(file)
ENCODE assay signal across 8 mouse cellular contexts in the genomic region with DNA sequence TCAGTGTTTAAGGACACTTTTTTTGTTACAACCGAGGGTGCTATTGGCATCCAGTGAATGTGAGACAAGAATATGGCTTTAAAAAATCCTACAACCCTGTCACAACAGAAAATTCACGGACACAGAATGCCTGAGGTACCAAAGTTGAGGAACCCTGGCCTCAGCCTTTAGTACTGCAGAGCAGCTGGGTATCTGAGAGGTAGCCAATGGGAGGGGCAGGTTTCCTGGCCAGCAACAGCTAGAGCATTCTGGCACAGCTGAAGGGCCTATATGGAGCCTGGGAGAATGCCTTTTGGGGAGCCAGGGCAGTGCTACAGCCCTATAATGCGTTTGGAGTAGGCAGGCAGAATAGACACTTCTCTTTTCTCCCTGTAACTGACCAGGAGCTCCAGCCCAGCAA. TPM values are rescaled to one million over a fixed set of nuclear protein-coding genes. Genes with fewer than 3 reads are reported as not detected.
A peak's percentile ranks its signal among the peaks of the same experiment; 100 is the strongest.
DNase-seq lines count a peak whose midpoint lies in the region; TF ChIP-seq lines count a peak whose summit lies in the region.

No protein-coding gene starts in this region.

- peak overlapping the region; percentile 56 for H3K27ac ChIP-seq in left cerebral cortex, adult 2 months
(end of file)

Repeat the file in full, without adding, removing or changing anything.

ENCODE assay signal across 8 mouse cellular contexts in the genomic region with DNA sequence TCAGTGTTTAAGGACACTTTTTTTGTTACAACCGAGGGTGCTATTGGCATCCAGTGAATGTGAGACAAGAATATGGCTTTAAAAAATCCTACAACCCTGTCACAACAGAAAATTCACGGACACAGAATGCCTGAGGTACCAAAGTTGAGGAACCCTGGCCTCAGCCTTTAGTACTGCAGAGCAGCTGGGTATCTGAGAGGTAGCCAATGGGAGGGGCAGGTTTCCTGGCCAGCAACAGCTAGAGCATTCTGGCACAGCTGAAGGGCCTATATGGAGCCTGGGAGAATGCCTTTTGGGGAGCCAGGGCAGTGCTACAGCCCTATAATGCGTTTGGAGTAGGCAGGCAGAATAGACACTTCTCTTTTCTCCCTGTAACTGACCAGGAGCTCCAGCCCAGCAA. TPM values are rescaled to one million over a fixed set of nuclear protein-coding genes. Genes with fewer than 3 reads are reported as not detected.
A peak's percentile ranks its signal among the peaks of the same experiment; 100 is the strongest.
DNase-seq lines count a peak whose midpoint lies in the region; TF ChIP-seq lines count a peak whose summit lies in the region.

No protein-coding gene starts in this region.

- peak overlapping the region; percentile 56 for H3K27ac ChIP-seq in left cerebral cortex, adult 2 months